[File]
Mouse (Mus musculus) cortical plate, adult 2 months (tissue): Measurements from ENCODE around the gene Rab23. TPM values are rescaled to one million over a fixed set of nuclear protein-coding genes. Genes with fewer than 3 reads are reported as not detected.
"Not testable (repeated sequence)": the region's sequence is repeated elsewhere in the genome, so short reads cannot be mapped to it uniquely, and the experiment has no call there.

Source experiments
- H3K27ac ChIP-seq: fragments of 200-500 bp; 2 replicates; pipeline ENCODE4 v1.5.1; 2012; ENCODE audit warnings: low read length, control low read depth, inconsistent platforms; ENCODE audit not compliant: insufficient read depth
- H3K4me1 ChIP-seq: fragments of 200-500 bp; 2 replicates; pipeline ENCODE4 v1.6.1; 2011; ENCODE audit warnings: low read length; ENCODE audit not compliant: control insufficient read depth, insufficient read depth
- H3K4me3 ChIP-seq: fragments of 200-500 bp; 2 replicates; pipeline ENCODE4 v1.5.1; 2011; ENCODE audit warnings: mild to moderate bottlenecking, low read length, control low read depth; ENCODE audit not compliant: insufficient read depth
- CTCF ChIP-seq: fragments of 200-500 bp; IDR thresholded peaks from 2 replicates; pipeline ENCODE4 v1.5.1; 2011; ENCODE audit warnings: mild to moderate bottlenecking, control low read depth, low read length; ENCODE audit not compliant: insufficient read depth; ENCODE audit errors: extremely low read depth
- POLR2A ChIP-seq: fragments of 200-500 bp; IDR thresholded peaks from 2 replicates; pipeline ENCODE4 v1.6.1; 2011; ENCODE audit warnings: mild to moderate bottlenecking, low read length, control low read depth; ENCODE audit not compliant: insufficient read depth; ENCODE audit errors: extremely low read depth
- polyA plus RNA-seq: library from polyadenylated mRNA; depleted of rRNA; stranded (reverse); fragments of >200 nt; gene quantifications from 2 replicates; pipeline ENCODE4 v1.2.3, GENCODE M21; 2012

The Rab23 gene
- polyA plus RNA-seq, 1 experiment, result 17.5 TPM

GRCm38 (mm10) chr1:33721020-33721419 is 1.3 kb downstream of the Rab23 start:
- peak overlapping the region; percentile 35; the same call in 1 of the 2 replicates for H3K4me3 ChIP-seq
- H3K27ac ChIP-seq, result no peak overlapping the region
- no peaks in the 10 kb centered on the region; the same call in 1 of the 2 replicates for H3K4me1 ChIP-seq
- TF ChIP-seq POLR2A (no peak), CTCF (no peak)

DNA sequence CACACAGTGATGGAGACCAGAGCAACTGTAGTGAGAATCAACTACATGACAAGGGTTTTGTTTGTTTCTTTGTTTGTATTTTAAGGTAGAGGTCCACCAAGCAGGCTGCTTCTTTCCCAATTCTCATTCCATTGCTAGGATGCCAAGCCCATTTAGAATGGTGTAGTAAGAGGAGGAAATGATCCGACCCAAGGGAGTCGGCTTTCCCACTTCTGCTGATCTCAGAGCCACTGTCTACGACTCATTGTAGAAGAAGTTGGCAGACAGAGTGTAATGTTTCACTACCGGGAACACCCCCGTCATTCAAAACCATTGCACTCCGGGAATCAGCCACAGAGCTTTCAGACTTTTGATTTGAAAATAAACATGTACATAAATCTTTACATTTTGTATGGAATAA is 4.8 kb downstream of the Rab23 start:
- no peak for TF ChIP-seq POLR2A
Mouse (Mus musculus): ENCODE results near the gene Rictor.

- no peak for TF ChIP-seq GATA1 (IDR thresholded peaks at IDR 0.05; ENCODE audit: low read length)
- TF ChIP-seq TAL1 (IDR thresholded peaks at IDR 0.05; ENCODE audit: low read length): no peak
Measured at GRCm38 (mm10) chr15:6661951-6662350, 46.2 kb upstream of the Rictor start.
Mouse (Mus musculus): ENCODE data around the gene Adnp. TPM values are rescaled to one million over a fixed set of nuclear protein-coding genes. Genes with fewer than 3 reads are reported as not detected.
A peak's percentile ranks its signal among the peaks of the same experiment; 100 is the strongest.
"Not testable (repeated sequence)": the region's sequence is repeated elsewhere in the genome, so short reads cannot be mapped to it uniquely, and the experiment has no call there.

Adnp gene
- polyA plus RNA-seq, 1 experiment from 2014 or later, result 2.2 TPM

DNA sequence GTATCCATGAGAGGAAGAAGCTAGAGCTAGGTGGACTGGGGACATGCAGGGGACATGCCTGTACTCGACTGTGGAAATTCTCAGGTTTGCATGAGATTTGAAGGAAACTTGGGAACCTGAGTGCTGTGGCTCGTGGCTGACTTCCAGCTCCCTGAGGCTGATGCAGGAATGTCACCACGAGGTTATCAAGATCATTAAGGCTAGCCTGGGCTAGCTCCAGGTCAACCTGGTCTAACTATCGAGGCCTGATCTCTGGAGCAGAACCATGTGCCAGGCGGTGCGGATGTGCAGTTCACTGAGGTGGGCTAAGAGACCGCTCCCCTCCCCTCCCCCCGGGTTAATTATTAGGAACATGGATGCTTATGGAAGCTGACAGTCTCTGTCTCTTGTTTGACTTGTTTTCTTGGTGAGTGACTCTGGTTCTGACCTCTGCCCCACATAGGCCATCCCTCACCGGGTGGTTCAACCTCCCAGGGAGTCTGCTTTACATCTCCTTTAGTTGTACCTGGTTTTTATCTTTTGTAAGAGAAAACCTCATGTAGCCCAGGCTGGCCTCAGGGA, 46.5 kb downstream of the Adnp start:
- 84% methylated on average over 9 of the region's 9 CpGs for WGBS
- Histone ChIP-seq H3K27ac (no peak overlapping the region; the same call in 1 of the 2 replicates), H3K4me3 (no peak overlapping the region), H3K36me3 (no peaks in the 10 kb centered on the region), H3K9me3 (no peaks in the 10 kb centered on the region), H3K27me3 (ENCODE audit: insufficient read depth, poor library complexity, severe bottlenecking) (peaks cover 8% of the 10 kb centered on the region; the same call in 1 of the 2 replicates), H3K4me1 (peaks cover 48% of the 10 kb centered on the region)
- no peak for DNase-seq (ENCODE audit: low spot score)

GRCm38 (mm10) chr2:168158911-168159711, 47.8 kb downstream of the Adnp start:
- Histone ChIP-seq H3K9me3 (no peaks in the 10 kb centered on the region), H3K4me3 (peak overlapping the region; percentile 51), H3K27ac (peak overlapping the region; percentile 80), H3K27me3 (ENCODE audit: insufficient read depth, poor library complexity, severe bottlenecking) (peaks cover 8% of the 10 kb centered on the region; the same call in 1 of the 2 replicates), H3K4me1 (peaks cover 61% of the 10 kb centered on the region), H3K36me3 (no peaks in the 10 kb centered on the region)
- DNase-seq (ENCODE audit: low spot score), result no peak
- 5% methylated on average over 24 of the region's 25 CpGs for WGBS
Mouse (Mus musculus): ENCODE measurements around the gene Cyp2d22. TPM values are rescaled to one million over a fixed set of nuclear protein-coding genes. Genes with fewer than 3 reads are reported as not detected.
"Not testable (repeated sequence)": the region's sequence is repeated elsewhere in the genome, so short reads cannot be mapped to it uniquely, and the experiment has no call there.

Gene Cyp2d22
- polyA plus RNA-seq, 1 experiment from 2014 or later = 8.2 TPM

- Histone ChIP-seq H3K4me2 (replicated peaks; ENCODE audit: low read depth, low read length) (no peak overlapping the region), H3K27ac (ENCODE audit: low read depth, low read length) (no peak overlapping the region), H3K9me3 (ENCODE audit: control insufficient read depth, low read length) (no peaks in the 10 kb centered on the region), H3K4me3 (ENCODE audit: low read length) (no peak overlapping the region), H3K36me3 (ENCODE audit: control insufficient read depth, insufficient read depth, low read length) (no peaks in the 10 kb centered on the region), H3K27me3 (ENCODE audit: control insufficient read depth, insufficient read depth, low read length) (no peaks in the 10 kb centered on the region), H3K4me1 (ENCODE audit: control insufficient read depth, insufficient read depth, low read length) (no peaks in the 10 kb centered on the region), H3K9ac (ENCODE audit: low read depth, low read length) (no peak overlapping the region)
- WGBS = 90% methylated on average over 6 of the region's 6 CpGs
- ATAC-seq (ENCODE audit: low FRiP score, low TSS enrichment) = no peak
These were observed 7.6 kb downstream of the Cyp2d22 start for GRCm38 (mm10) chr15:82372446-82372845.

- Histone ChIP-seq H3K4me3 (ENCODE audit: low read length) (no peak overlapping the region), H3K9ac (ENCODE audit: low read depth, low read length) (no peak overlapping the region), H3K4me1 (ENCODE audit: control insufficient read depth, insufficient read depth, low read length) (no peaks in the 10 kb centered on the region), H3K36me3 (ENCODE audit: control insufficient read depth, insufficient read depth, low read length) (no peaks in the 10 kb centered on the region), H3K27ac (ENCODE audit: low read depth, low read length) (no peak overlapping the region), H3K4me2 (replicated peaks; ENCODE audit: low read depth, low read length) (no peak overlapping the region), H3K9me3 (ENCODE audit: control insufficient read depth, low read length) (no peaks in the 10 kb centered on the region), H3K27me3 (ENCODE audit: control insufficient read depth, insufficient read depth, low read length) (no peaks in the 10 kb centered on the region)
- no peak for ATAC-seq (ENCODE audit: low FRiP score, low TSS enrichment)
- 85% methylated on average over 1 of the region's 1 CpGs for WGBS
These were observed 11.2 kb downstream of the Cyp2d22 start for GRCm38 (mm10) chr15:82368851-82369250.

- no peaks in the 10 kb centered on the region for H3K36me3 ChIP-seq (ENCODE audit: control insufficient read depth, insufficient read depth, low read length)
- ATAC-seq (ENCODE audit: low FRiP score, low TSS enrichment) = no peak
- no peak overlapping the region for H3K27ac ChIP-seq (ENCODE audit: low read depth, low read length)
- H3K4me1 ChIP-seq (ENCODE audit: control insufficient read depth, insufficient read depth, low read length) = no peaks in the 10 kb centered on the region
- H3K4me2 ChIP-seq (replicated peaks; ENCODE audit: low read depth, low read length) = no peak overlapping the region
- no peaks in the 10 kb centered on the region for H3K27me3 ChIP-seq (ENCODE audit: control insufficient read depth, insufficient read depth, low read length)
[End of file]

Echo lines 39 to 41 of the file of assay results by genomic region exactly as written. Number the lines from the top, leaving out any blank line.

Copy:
- polyA plus RNA-seq, 1 experiment from 2014 or later = 8.2 TPM

- Histone ChIP-seq H3K4me2 (replicated peaks; ENCODE audit: low read depth, low read length) (no peak overlapping the region), H3K27ac (ENCODE audit: low read depth, low read length) (no peak overlapping the region), H3K9me3 (ENCODE audit: control insufficient read depth, low read length) (no peaks in the 10 kb centered on the region), H3K4me3 (ENCODE audit: low read length) (no peak overlapping the region), H3K36me3 (ENCODE audit: control insufficient read depth, insufficient read depth, low read length) (no peaks in the 10 kb centered on the region), H3K27me3 (ENCODE audit: control insufficient read depth, insufficient read depth, low read length) (no peaks in the 10 kb centered on the region), H3K4me1 (ENCODE audit: control insufficient read depth, insufficient read depth, low read length) (no peaks in the 10 kb centered on the region), H3K9ac (ENCODE audit: low read depth, low read length) (no peak overlapping the region)
- WGBS = 90% methylated on average over 6 of the region's 6 CpGs